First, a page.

Fort Riley seven-year-old makes life-saving 911 call
May 11, 2009
By Parker Rome
FORT RILEY, Kan. - Something didn't feel right when Samantha Chavez was trying to go to sleep. It didn't take her long to realize that was something wrong with her grandmother, who was lying next to her.
"I was trying to go to sleep, but then Nana started moving funny," Samantha said. "I felt her moving because I was lying by her. I tried to get her to wake up, but her eyes were open and she wouldn't talk to me."
At about 10 p.m. on April 15, Samantha's grandmother, Raylene Palmer, was having a diabetic attack.
"I thought that she was just gonna get up, and she didn't get up. Since that's happened before, like how she was moving, I could realize that something was wrong."
The 7-year-old then found her cell phone that she uses to text message her parents while they're gone, like they unfortunately were that night. Her father, Richard, who is in the JAG Army Corps, was training in Virginia, and her mother, Jillianne, was working a closing shift at a restaurant.
Samantha then called 911, but ran into a problem when she didn't know her address to tell the emergency dispatchers.
The dispatchers, Heather Decker and Jonathan Clive, then helped lead firefighter Todd Bender to Samantha and her grandmother.
"I told the dispatchers we had our sirens on and asked them for her to listen for our sirens," Bender said. "She told them right back that she was hearing them, and it sounded like they were getting closer."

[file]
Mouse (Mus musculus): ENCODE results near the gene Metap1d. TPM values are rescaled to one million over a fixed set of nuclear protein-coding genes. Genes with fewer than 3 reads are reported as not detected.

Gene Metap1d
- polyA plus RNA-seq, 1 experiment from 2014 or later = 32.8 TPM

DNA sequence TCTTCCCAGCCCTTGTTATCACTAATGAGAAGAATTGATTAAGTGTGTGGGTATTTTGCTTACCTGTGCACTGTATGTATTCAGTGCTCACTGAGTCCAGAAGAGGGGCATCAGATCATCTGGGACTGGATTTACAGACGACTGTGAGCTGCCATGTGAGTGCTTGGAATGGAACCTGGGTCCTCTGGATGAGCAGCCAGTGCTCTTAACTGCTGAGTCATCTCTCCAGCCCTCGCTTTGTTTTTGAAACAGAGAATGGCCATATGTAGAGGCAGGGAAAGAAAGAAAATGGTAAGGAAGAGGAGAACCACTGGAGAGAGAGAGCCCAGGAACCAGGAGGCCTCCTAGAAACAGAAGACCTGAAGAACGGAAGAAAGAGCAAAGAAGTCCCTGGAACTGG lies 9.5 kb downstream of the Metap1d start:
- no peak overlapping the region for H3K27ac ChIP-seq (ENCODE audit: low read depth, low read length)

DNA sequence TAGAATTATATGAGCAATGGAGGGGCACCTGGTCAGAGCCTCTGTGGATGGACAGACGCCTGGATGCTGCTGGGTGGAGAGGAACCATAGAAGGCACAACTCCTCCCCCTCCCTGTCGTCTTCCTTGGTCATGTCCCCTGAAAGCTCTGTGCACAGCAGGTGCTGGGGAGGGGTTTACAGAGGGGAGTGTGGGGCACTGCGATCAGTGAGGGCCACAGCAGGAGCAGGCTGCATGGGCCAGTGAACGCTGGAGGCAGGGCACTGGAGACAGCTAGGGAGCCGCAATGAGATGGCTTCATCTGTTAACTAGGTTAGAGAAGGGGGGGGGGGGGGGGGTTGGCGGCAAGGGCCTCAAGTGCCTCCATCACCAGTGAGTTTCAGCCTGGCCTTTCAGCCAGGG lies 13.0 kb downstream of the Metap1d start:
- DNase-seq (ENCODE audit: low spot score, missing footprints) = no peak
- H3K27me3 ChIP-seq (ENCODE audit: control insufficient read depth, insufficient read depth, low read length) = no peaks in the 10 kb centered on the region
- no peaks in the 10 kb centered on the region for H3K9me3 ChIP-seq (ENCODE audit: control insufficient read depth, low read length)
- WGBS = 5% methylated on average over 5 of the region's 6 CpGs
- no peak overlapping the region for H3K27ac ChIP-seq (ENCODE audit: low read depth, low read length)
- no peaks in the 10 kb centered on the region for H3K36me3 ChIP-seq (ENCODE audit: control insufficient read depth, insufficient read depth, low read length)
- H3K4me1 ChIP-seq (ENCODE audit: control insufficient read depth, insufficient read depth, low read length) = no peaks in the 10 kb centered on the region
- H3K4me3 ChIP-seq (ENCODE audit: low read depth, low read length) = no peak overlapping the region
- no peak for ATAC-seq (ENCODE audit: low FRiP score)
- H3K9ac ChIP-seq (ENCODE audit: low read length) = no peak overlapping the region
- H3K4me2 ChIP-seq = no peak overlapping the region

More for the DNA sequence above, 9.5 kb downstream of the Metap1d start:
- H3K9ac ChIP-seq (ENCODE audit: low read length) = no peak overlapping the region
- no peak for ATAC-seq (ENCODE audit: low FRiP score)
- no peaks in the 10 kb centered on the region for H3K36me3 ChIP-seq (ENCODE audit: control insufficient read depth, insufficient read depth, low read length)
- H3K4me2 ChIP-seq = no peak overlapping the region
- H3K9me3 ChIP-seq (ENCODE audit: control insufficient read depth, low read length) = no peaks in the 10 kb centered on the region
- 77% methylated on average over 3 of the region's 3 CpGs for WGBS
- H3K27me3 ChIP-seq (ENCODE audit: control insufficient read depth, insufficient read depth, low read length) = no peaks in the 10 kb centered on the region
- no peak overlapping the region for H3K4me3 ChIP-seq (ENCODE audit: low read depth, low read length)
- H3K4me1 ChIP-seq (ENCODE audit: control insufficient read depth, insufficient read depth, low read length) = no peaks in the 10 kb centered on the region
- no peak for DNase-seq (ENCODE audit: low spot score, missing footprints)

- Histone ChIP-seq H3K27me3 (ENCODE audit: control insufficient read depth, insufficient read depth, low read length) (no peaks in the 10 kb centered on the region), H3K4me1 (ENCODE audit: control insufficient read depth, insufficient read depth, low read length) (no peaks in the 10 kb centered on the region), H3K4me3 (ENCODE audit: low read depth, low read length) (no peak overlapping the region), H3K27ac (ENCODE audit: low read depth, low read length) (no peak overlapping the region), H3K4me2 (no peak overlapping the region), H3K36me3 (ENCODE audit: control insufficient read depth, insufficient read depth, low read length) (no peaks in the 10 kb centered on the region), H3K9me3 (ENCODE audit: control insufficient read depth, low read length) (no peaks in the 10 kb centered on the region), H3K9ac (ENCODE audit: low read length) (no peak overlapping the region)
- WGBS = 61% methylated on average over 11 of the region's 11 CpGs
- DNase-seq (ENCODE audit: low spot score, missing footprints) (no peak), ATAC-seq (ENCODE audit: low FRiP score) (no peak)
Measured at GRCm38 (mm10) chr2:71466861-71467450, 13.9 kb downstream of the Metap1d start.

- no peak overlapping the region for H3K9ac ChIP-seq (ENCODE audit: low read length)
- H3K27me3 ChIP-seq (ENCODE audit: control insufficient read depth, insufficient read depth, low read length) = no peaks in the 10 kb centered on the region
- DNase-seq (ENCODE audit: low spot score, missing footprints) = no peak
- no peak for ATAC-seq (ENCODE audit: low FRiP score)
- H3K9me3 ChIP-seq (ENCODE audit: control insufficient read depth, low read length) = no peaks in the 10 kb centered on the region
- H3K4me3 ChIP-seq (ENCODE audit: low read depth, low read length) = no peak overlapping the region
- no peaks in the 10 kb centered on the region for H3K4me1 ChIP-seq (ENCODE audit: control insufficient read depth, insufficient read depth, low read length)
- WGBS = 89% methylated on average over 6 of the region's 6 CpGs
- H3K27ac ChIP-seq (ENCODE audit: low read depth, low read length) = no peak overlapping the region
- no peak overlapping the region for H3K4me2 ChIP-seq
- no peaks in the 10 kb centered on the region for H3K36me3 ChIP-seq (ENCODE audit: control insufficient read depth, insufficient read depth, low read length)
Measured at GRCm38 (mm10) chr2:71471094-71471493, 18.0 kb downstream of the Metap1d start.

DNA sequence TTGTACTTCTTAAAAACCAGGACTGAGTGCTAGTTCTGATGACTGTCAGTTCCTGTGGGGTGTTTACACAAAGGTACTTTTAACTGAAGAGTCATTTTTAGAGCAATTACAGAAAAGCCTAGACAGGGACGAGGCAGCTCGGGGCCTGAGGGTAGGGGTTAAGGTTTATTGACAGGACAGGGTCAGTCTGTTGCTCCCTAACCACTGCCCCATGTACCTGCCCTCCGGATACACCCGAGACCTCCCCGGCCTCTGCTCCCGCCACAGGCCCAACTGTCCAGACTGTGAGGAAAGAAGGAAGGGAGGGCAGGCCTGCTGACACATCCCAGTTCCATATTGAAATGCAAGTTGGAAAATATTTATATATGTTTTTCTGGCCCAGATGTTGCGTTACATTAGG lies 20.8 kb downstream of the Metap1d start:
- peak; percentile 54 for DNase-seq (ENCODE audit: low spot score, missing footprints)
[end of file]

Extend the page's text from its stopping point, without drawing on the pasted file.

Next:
"They asked me what street I lived on and I said 'Meade Loop,'" Samantha said.
"They asked if I could flicker the light in the front off and on."
The firefighters saw the flickering light and were able to drive directly to the right apartment.
"It worked out pretty slick," Bender said. "She showed the guys upstairs to where her grandma was at, lying in the bed unconscious. She told us what she saw. She was above and beyond nice and calm - had great composure. She answered all of our questions clear and concise. She did a really good job for her age. She was pretty impressive."
After leading the emergency personnel to her grandmother, she then watched after her two younger sisters, Melanie, 5, and Amanda, 3; as well a barking dog.
"I took him out of the cage and I kept on holding him and holding him and holding him, but he still kept on barking," Samantha said.
Samantha's actions might have helped save her grandmother's life.
"It meant life or death for me," Palmer said. "My blood sugar was below 20, and below 20 I assume doesn't read on their meter. Given that I would have been left that way, who knows what would have happened. She was alert to that, so I'm very thankful."
It was actually the second time Palmer was thankful for Samantha being there for her. A similar incident happened at Fort Irwin, Calif., two years ago when Samantha was 5.
"She watches out for me a lot. She stays very close to me. It doesn't seem fair that she's so young and has to - or doesn't have to, but does. In her heart she feels that she needs to."
After returning to the fire station, Bender wrote two letters - one for Samantha and one for the dispatchers - to recognize their actions that night.
"It's a good story," Bender said. "Kid does well and helps save her grandma's life.